I absolutely love the difference between foods in the north and south. When I visit my father, I’m able to dive into a breakfast of biscuits and sausage gravy, something that I have found the northerners just can’t make as well. In Michigan, I can go down the road for killer Chinese food, a place that I will really miss when I’m in college. Being down in Texas for college orientation has turned me into a huge seafood lover, something I completely avoided while up north. Cajun food down south is brilliant, and addicting- I find myself craving court-bouillon from time to time. And of course, Mexican food is made right.
Of course, I’ll miss the Coney Islands abundantly scattered across Michigan, and the really good little Italian restaurants. One thing I was told while down in Texas was that Italian food is nothing like it is up in Michigan. There just aren’t very many little places that cook authentic Italian, which means I’ll probably end up getting it somewhere that also serves tacos. (I mean, come on, even the Dairy Queens have the option of ordering a taco.)
After orientation at college, I had a few days left to spare with my Dad, Aunt, and Uncle. I wanted to cook dinner for them at least once, especially for my Dad, who lives off of frozen dinners. We ended up having to buy close to everything ingredient wise, since neither my father nor my Aunt really cook. My Aunt even resorted to stealing a sugar packet off of a restaurant table.
This recipe is one of my favorites for chicken parmesan. I don’t know if it’s the mounds of mozzarella cheese or the kalamata olives that add a spicy kick to the sauce and chicken that I enjoy more. It helps to prepare everything ahead of time before throwing it into a hot saute pan, because time does get away from you easily with this recipe. I forgot about that, and ended up sputtering around the kitchen trying to put things together. Although it took me a bit longer than usual, they were kind enough to let me take a few shots in the dining room. I walked back into the kitchen/living room space to put my camera away, and when we returned with plated food, I found my plate- the one I had previously photographed- chickenless. Turns out my Aunt’s dog decided he wanted a try and was tearing apart the piece of chicken half his size. At least I know the dog really enjoyed it!
From Tyler Florence of Tyler’s Ultimate on Food Network
- 1/4 cup extra-virgin olive oil, plus 3 tablespoons
- 1 medium onion, chopped
- 2 garlic cloves, minced
- 2 bay leaves
- 1/2 cup kalamata olives, pitted
- 1/2 bunch fresh basil leaves
- 2 (28-ounce) cans whole peeled tomatoes, drained and hand-crushed
- Pinch sugar
- Pinch red pepper flakes
- Kosher salt and freshly ground black pepper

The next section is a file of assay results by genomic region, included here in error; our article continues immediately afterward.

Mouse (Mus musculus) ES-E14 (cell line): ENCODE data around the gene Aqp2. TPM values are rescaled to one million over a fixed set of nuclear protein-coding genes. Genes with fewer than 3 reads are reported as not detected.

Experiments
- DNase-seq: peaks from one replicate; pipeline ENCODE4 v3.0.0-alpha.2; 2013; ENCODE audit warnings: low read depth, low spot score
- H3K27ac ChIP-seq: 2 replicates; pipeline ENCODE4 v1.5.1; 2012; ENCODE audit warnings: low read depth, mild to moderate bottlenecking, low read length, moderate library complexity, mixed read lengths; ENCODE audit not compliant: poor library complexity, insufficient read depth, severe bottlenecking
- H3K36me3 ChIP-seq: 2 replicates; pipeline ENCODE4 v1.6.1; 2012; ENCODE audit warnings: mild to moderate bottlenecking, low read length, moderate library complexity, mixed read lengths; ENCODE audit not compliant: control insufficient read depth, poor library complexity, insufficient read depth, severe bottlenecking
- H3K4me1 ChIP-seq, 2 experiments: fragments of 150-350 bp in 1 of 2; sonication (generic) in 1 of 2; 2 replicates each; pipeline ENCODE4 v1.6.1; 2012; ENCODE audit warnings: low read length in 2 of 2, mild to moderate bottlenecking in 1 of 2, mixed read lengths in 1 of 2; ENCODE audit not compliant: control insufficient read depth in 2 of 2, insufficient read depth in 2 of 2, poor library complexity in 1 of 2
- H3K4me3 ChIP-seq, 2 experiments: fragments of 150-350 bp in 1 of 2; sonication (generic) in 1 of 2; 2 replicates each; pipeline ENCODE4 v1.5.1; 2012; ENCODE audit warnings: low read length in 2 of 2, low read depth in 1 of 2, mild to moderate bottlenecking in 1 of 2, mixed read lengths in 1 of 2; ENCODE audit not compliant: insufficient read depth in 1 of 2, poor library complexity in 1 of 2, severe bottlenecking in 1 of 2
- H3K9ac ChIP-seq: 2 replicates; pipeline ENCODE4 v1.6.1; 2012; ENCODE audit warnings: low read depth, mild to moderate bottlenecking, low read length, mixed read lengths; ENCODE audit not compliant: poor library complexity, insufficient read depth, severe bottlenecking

- 4 skinless, boneless, chicken breasts (about 1 1/2 pounds)
- 1/2 cup all-purpose flour
- Kosher salt and freshly ground black pepper
- 2 large eggs, lightly beaten
- 1 tablespoon water
- 1 cup dried plain bread crumbs
- 1 cup freshly grated Parmesan, plus extra for sprinkling
- 1/2 cup chopped flat-leaf parsley leaves
- 2 teaspoons garlic powder
- 1 (8-ounce) ball fresh mozzarella, thinly sliced
- 1 pound spaghetti pasta, cooked al dente
Preheat the oven to 350 degrees F.
Coat a saute pan with olive oil and place over medium heat. When the oil gets hazy, add the onions, garlic, and bay leaves; cook and stir for 5 minutes until fragrant and soft. Add the olives and some hand-torn basil, reserve the rest of the basil for finishing the chicken. Carefully add the tomatoes (nothing splashes like tomatoes), cook and stir until the liquid is cooked down and the sauce is thick, about 15 minutes; season with sugar, red pepper flakes, salt and pepper. Lower the heat, cover, and keep warm.
Get the ingredients together for the chicken so you have a little assembly line. Put the flour in a shallow platter and season with a fair amount of salt and pepper; mix with a fork to distribute evenly. In a wide bowl, combine the eggs and water, beat until frothy. Put the bread crumbs on a plate, add the 1 cup parmesan, chopped parsley, and garlic powder Season with salt and pepper and stir with a fork until thoroughly combined.
Heat 3 tablespoons of olive oil over medium-high flame in a large oven-proof skillet. Lightly dredge both sides of the chicken cutlets in the seasoned flour, and then dip them in the egg wash to coat completely, letting the excess drip off, then dredge in the bread crumbs. When the oil is nice and hot, add the cutlets and fry for 4 minutes on each side until golden and crusty, turning once.
Ladle the tomato-olive sauce over the chicken and arrange the mozzarella on top. Sprinkle with Parmesan, and remaining basil. Bake for 15 minutes or until the cheese is bubbly. Serve hot with spaghetti.